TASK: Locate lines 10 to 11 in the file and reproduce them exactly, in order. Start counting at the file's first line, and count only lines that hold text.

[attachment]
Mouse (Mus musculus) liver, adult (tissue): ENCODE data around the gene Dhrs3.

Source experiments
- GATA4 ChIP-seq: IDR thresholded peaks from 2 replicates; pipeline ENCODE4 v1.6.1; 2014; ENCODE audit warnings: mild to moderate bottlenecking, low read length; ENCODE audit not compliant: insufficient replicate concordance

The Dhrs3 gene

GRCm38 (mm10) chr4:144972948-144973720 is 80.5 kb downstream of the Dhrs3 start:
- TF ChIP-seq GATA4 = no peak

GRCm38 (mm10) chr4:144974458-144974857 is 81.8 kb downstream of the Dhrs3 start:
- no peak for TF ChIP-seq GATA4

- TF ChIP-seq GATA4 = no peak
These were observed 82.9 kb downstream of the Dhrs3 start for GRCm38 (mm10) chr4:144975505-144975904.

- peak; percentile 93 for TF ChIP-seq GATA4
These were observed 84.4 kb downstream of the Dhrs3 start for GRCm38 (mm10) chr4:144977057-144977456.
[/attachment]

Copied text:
These were observed 82.9 kb downstream of the Dhrs3 start for GRCm38 (mm10) chr4:144975505-144975904.

- peak; percentile 93 for TF ChIP-seq GATA4